Ex Machina — The Fine Line Between Consciousness And Intelligence



In the Information Age, terms like Artificial Intelligence and Machine Learning are now part of everyday life. Today, in developed countries, AI is practically available to anyone, just think of the virtual assistants of our smartphones or home automation systems and smart cars, whom no longer represent exclusively elitist assets.

At the base of these technologies, there is a field of artificial intelligence called Machine Learning, that uses statistical techniques to give a machine the ability to progressively improve its software by autonomously learning new knowledge and skills, just as a child in the early years of age learn to walk and talk. It is no coincidence that one of these techniques, called Deep Learning, takes its cue from the structure and functioning of the human brain.
The Von Neumann Model itself, that in 1946 laid the foundations for the development of modern computers by defining the architecture of a programmable machine, does not differ much from an anthropomorphic model that sees a man performing operations on sheets of paper. The analogy is, in fact, clear: in Von Neumann Architecture, where a Central Processing Unit interprets and executes instructions saved in memory, it is possible to replace the human brain to the CPU and sheets of paper to the memories.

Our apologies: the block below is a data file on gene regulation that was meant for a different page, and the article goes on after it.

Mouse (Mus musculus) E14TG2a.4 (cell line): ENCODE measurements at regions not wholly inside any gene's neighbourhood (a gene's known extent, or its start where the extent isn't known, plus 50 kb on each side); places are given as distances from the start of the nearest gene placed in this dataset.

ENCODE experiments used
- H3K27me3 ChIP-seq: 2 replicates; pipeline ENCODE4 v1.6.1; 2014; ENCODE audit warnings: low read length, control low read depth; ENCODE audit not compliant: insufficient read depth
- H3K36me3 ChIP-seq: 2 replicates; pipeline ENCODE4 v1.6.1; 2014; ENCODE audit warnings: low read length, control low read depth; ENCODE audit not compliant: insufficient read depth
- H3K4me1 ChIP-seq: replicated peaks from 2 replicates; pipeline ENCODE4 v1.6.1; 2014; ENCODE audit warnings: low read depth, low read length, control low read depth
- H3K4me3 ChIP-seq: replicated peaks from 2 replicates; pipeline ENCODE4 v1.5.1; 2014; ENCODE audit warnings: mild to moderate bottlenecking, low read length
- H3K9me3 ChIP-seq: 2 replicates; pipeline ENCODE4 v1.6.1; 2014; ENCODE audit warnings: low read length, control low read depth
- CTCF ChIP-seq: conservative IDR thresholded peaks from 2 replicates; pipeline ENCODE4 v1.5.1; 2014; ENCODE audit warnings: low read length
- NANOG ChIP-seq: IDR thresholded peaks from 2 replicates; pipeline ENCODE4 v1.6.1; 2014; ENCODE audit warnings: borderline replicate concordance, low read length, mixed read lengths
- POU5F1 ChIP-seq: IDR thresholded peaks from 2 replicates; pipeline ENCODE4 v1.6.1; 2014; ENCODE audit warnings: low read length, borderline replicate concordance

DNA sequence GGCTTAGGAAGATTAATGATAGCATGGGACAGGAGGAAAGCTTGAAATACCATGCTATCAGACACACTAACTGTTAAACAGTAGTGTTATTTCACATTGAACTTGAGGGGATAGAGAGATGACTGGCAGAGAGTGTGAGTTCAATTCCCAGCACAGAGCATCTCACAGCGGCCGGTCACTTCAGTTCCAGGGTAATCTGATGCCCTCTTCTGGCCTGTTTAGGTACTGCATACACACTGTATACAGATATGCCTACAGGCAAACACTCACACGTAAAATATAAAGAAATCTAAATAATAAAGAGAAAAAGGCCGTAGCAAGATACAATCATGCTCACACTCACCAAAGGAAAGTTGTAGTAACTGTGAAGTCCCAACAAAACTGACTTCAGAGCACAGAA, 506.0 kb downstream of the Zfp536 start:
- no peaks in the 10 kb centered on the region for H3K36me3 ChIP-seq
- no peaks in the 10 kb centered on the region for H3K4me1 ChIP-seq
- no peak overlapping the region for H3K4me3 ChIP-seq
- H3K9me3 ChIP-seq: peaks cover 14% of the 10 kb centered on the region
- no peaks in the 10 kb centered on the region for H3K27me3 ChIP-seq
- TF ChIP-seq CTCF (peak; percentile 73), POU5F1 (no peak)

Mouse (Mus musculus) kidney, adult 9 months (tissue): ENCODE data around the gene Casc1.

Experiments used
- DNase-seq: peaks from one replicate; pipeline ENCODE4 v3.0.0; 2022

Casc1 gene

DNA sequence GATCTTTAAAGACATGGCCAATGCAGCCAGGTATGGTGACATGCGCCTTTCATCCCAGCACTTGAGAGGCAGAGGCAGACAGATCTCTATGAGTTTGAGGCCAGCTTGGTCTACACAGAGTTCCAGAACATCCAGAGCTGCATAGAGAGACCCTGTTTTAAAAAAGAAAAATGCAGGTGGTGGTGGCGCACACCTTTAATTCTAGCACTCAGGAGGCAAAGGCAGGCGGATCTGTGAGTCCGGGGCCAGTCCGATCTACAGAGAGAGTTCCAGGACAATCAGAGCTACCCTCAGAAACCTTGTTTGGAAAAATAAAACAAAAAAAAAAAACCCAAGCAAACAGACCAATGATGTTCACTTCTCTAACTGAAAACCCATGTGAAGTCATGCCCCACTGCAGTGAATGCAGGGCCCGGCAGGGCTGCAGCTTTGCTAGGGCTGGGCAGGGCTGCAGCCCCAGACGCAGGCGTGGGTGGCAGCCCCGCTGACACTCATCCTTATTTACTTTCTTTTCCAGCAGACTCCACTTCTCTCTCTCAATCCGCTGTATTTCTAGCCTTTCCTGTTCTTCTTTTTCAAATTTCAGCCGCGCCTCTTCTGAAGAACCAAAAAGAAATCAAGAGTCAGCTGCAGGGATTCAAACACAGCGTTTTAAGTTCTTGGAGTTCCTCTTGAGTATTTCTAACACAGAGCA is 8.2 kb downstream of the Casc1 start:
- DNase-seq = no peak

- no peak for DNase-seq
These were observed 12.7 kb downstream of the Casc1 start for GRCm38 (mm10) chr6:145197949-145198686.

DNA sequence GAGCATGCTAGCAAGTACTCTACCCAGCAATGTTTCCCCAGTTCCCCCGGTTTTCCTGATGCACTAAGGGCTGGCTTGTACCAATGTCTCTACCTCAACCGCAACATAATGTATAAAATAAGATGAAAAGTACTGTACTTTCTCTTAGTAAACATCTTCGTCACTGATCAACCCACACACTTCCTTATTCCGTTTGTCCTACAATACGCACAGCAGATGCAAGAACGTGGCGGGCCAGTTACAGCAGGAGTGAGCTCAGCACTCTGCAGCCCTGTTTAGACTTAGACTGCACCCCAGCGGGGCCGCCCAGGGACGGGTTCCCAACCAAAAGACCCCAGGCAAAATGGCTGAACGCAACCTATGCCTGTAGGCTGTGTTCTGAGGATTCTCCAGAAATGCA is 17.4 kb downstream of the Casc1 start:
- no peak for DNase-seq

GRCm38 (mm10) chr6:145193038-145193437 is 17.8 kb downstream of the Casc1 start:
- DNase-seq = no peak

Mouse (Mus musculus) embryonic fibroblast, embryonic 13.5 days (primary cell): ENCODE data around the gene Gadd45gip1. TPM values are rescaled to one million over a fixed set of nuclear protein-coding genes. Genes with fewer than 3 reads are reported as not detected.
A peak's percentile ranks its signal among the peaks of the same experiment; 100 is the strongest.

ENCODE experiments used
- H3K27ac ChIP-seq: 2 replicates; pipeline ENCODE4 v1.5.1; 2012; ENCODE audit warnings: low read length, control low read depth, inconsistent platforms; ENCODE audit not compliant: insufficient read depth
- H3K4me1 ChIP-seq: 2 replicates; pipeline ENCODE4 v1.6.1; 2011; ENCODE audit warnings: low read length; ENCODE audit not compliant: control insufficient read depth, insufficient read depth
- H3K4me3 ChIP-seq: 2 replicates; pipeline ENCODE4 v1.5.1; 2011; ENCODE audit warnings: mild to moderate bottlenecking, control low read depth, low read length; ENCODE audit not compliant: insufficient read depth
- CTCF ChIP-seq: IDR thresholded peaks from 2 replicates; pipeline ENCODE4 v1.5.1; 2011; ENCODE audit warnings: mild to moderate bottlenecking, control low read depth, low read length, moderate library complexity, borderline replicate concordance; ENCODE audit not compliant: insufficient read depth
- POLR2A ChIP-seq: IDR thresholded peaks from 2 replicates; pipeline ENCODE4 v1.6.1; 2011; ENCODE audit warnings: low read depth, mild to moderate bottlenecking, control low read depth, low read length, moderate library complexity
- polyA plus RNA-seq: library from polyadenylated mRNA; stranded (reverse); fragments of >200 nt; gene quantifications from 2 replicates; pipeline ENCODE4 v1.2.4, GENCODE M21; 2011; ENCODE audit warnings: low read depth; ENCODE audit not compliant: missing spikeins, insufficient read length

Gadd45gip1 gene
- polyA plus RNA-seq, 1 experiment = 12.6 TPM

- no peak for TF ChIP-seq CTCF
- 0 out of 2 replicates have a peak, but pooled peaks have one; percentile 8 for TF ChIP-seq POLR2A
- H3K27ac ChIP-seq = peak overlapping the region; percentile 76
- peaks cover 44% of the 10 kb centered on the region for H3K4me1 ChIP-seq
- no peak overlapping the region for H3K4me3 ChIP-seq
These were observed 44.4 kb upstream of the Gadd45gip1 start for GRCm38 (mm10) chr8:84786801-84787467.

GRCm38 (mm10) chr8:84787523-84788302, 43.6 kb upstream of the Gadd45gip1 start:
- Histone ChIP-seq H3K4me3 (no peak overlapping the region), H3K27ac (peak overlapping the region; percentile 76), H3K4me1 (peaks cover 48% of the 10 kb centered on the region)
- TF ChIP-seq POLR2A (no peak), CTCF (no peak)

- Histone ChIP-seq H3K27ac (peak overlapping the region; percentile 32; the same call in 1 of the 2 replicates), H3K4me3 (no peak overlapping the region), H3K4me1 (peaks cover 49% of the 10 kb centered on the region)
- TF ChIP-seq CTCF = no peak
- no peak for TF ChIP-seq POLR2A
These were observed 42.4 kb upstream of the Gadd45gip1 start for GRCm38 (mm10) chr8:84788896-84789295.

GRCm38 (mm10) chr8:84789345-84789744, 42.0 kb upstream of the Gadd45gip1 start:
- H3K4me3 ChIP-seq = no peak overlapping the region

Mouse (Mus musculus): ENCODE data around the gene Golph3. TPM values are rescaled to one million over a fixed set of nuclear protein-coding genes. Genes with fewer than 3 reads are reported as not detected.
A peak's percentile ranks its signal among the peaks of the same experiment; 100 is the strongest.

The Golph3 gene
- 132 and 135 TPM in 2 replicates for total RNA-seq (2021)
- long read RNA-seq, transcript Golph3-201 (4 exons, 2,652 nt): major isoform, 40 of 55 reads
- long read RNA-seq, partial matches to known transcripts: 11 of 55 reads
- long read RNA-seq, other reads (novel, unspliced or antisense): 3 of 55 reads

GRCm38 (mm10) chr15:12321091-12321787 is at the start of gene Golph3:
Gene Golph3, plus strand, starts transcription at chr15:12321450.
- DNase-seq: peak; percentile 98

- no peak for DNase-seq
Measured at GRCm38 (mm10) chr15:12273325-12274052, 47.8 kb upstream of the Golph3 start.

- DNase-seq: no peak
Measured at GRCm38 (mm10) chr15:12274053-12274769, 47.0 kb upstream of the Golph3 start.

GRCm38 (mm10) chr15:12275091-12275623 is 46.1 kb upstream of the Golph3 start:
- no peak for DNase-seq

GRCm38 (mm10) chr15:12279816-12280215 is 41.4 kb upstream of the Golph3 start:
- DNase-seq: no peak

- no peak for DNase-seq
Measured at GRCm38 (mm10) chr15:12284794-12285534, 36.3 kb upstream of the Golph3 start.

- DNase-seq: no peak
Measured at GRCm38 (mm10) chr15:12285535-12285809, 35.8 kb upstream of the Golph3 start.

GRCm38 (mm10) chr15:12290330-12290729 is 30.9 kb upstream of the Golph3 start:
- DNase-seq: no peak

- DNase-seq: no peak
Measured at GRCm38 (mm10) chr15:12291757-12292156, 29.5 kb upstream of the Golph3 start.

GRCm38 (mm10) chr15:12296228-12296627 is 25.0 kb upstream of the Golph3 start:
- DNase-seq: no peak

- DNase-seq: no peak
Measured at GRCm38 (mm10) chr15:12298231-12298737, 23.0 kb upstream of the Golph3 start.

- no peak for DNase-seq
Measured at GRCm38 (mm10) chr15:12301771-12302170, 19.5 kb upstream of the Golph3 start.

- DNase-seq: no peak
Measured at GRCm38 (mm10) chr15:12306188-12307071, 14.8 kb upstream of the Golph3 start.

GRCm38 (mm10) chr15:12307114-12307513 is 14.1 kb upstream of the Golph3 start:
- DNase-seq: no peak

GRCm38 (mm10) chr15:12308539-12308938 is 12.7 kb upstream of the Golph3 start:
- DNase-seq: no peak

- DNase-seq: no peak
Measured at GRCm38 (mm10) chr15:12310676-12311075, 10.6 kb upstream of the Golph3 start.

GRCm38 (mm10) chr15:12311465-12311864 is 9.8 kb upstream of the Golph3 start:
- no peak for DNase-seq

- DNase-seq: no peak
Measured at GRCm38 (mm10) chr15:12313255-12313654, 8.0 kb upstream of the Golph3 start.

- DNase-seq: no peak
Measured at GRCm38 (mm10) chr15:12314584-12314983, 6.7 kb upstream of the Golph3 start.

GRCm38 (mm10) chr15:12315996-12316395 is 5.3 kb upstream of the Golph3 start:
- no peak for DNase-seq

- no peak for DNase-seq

Although research in this field continues to get important results, there is a controversy regarding the development of these advanced systems, able to act and think rationally. In fact, if practical and utilitarian aspects are not discussed, differently it happens with ethical ones. In this connection, there are two schools of thought regarding the operation of an intelligent machine: on the one hand, according to the Weak AI hypothesis these technologies are the product of well-defined instructions that allow an intelligent while predetermined behavior, but, on the other hand, the Strong AI theory assume that the intelligent operation of a machine involves the being conscious of its actions.

At the basis of all this, if we can say that the human body is a biological medium controlled by the psyche, it is not wrong to say that the hardware of a machine is, in turn, an electronic medium controlled by the software. Accordingly, as long as the latter is governed by precise rules, agreeing with Weak AI, the distinction between man and machine is clear, but if contrariwise we came to such a point that Strong AI was no longer a supposition, would it be right to continue calling it machine?

Source: Deep Learning on Medium